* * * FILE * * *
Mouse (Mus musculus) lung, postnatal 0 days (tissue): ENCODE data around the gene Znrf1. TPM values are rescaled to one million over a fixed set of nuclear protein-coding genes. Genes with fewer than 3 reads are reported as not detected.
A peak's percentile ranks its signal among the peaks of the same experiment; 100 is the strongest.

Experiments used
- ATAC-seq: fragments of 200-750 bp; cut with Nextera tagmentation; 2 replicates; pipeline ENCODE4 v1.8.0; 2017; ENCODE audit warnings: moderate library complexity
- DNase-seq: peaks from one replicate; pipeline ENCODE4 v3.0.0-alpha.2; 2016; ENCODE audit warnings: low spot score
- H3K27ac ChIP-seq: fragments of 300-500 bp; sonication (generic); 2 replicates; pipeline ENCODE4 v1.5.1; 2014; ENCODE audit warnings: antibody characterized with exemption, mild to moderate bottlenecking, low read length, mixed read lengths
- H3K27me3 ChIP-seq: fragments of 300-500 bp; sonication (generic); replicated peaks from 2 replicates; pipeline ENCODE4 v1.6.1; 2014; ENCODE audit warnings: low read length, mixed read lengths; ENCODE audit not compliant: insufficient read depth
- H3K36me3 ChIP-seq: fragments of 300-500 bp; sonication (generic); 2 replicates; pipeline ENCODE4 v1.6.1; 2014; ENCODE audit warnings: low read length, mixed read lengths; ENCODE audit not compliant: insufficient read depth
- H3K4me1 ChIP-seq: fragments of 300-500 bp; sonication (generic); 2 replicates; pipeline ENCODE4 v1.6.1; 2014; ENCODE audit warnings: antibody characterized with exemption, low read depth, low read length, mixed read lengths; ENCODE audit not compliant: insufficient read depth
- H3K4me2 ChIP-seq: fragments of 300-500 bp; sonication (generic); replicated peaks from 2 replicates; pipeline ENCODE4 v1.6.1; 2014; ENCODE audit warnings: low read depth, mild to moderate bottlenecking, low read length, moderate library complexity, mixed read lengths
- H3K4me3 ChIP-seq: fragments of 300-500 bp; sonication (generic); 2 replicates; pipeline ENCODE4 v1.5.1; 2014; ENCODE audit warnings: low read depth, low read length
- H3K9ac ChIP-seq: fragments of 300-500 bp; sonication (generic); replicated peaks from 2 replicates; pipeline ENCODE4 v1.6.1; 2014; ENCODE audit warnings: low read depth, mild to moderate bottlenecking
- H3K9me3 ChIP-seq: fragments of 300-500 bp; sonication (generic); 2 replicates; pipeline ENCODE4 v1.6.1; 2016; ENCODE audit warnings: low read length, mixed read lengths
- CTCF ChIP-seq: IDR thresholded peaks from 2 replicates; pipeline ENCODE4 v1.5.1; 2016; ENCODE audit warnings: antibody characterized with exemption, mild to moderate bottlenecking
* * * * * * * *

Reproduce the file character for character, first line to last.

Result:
Mouse (Mus musculus) lung, postnatal 0 days (tissue): ENCODE data around the gene Znrf1. TPM values are rescaled to one million over a fixed set of nuclear protein-coding genes. Genes with fewer than 3 reads are reported as not detected.
A peak's percentile ranks its signal among the peaks of the same experiment; 100 is the strongest.

Experiments used
- ATAC-seq: fragments of 200-750 bp; cut with Nextera tagmentation; 2 replicates; pipeline ENCODE4 v1.8.0; 2017; ENCODE audit warnings: moderate library complexity
- DNase-seq: peaks from one replicate; pipeline ENCODE4 v3.0.0-alpha.2; 2016; ENCODE audit warnings: low spot score
- H3K27ac ChIP-seq: fragments of 300-500 bp; sonication (generic); 2 replicates; pipeline ENCODE4 v1.5.1; 2014; ENCODE audit warnings: antibody characterized with exemption, mild to moderate bottlenecking, low read length, mixed read lengths
- H3K27me3 ChIP-seq: fragments of 300-500 bp; sonication (generic); replicated peaks from 2 replicates; pipeline ENCODE4 v1.6.1; 2014; ENCODE audit warnings: low read length, mixed read lengths; ENCODE audit not compliant: insufficient read depth
- H3K36me3 ChIP-seq: fragments of 300-500 bp; sonication (generic); 2 replicates; pipeline ENCODE4 v1.6.1; 2014; ENCODE audit warnings: low read length, mixed read lengths; ENCODE audit not compliant: insufficient read depth
- H3K4me1 ChIP-seq: fragments of 300-500 bp; sonication (generic); 2 replicates; pipeline ENCODE4 v1.6.1; 2014; ENCODE audit warnings: antibody characterized with exemption, low read depth, low read length, mixed read lengths; ENCODE audit not compliant: insufficient read depth
- H3K4me2 ChIP-seq: fragments of 300-500 bp; sonication (generic); replicated peaks from 2 replicates; pipeline ENCODE4 v1.6.1; 2014; ENCODE audit warnings: low read depth, mild to moderate bottlenecking, low read length, moderate library complexity, mixed read lengths
- H3K4me3 ChIP-seq: fragments of 300-500 bp; sonication (generic); 2 replicates; pipeline ENCODE4 v1.5.1; 2014; ENCODE audit warnings: low read depth, low read length
- H3K9ac ChIP-seq: fragments of 300-500 bp; sonication (generic); replicated peaks from 2 replicates; pipeline ENCODE4 v1.6.1; 2014; ENCODE audit warnings: low read depth, mild to moderate bottlenecking
- H3K9me3 ChIP-seq: fragments of 300-500 bp; sonication (generic); 2 replicates; pipeline ENCODE4 v1.6.1; 2016; ENCODE audit warnings: low read length, mixed read lengths
- CTCF ChIP-seq: IDR thresholded peaks from 2 replicates; pipeline ENCODE4 v1.5.1; 2016; ENCODE audit warnings: antibody characterized with exemption, mild to moderate bottlenecking